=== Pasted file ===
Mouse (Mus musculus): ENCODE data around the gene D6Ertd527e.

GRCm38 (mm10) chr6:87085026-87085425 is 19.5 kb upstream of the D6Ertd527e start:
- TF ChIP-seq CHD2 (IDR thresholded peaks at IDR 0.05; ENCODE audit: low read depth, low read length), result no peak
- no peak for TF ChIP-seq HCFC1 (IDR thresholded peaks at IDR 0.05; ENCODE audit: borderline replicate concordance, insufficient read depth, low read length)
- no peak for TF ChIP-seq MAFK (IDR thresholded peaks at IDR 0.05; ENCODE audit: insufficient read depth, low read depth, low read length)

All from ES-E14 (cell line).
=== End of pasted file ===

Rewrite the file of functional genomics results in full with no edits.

Mouse (Mus musculus): ENCODE data around the gene D6Ertd527e.

GRCm38 (mm10) chr6:87085026-87085425 is 19.5 kb upstream of the D6Ertd527e start:
- TF ChIP-seq CHD2 (IDR thresholded peaks at IDR 0.05; ENCODE audit: low read depth, low read length), result no peak
- no peak for TF ChIP-seq HCFC1 (IDR thresholded peaks at IDR 0.05; ENCODE audit: borderline replicate concordance, insufficient read depth, low read length)
- no peak for TF ChIP-seq MAFK (IDR thresholded peaks at IDR 0.05; ENCODE audit: insufficient read depth, low read depth, low read length)

All from ES-E14 (cell line).